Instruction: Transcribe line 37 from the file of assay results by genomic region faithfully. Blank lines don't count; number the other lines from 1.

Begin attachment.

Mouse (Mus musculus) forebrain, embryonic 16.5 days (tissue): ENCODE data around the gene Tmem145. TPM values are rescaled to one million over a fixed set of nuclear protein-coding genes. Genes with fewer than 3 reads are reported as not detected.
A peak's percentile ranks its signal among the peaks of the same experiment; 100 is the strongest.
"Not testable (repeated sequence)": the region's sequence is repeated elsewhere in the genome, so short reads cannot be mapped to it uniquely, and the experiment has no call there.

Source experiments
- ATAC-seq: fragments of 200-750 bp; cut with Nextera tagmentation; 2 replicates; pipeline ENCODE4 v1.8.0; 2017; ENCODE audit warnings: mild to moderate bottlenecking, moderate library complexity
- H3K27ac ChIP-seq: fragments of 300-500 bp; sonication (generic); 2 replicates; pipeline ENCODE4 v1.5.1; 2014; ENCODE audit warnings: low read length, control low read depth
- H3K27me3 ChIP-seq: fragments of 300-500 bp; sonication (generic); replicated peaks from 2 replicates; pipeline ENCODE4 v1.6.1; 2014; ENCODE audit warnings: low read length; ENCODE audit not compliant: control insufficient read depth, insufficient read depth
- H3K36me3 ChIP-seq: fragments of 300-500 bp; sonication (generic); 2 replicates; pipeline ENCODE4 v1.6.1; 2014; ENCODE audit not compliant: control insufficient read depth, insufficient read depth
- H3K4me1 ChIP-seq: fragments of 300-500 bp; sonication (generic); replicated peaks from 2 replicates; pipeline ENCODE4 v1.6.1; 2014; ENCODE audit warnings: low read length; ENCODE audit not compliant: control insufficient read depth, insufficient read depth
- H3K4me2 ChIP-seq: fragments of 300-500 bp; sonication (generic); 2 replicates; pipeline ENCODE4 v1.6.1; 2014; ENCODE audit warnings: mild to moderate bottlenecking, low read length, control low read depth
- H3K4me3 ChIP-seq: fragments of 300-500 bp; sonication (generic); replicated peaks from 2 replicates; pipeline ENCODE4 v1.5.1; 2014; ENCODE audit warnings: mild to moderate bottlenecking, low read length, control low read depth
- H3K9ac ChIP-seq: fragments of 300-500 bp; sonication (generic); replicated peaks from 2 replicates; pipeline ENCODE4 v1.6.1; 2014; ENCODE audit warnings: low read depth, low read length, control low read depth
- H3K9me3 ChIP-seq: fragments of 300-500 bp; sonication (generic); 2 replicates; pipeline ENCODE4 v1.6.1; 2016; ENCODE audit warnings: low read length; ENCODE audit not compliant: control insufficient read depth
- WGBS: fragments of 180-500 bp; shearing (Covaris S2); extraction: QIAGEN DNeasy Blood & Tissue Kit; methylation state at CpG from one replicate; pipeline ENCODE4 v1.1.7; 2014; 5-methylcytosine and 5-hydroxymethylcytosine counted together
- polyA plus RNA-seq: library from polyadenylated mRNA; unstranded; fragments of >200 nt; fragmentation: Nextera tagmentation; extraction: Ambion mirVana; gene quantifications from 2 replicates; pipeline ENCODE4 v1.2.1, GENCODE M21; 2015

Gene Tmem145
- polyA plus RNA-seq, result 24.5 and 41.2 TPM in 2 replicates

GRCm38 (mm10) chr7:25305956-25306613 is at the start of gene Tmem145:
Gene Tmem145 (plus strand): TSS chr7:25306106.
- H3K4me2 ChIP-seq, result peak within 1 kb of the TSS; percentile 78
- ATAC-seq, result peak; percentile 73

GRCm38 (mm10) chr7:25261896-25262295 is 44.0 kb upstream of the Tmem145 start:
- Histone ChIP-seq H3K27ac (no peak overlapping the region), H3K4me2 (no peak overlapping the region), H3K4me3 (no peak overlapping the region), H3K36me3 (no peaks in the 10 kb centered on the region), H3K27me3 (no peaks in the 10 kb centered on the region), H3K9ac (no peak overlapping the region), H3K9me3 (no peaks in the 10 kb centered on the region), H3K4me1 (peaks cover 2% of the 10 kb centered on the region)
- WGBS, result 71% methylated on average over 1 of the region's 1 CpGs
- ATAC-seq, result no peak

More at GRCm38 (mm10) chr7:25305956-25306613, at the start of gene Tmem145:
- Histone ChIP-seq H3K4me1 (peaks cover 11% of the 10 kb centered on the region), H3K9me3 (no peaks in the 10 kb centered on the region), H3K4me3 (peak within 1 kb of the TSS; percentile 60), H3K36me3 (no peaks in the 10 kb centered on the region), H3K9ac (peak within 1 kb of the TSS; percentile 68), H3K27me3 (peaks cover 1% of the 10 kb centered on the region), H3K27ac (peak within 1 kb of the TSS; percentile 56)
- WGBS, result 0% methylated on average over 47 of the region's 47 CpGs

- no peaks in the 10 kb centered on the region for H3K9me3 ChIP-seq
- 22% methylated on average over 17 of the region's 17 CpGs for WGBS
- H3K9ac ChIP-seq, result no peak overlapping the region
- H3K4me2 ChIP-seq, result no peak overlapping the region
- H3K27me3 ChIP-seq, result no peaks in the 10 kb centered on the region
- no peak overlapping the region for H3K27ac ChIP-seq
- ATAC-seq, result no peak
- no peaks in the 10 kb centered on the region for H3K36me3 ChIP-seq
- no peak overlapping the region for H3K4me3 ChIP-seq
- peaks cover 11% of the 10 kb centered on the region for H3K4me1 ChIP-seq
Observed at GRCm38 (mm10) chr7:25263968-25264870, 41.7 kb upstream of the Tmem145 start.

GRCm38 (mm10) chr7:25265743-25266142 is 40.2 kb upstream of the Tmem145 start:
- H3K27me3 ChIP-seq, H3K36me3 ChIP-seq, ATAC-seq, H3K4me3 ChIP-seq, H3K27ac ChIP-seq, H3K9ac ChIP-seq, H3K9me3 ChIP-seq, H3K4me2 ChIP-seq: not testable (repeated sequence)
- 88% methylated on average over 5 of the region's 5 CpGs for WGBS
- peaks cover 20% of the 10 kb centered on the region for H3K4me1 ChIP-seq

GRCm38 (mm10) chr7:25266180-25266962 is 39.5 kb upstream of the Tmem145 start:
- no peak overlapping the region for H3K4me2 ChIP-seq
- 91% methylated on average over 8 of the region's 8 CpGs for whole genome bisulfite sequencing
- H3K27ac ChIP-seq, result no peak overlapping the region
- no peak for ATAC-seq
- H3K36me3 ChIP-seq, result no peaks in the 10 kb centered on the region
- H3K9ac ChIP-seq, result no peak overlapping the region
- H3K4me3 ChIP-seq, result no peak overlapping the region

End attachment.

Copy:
- no peak overlapping the region for H3K4me3 ChIP-seq